This year marks the Centenary of the Royal British Legion (RBL) and in September the Legion ran its twenty-fifth Pedal to Paris (P2P). It’s not a race but an opportunity for enthusiastic cyclists to cover the 460km from London to the centre of Paris in just four days while supporting the charitable work of the RBL.

We assembled at Eltham Palace on Thursday 1 September 2021. It was the home of the Royal Army Educational Corps from 1948 but is now managed as a visitor attraction by English Heritage. Of about three hundred that signed-up about half withdrew or deferred to 2022 when France was placed on the Covid Amber List. On the day about 130 crossed the start line all sporting the latest RBL Cycling Jersey.

Close-up of historian Steve smiling at camera. Blue marquee tents and people with bikes behind on pavement. Trees in the background.

Final preparations at Eltham Palace in the new RBL logo jersey.

Day 1 – Eltham Palace to Dover

Up at 5.30am for the short walk from a hotel to Eltham Palace to collect registration paperwork, drop baggage and grab a bacon roll before the obligatory team photo. Then through Sidcup and out of London as a large peloton guided by experienced team captains. It was a bit chaotic but the early morning traffic was sympathetic and supportive. Breakfast was taken at the RBL Village at Aylesford. Once outside the M25, cyclists were allowed to free run to Dover.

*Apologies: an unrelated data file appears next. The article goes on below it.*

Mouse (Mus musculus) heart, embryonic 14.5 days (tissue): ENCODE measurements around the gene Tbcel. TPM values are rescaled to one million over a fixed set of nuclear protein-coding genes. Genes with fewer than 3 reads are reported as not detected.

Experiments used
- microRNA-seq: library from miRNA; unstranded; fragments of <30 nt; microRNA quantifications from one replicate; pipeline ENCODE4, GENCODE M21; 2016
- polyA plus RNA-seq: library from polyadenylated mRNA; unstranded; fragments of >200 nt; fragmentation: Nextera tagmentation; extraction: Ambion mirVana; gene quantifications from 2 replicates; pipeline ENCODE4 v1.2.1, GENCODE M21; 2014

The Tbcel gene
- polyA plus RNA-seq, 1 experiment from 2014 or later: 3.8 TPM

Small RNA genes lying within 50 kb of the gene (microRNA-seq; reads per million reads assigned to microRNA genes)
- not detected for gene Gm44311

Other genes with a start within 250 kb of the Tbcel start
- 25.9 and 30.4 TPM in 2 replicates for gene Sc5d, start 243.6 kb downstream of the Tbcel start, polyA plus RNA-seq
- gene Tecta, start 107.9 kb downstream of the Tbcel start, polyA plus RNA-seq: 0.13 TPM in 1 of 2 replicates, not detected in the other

I stopped briefly at Lenham, where a number of REME servicemen were buried following an incident at Charing, when a V1 Flying bomb hit 6 Guards Tank Brigade Workshop in 1944, a few days before the unit was to embark for Normandy. The hill outside Folkestone was the first big physical challenge. 97m up a 10% gradient and opportunity to seek out the very low gears. Cyclists arrived mid-afternoon at Dover. One managed to dislocate a shoulder somewhere en route and was evacuated to hospital. All paperwork was scrutinised and, for the first time in about 40 years, I had my passport stamped at Dover. Once ashore it was just a short ride to one of Calais’s historic forts where the bikes were secured overnight. The fort saw action in 1940 and later when elements of 79 Armoured Division supported 2 Canadian Corps in the assault at the end of September 1944.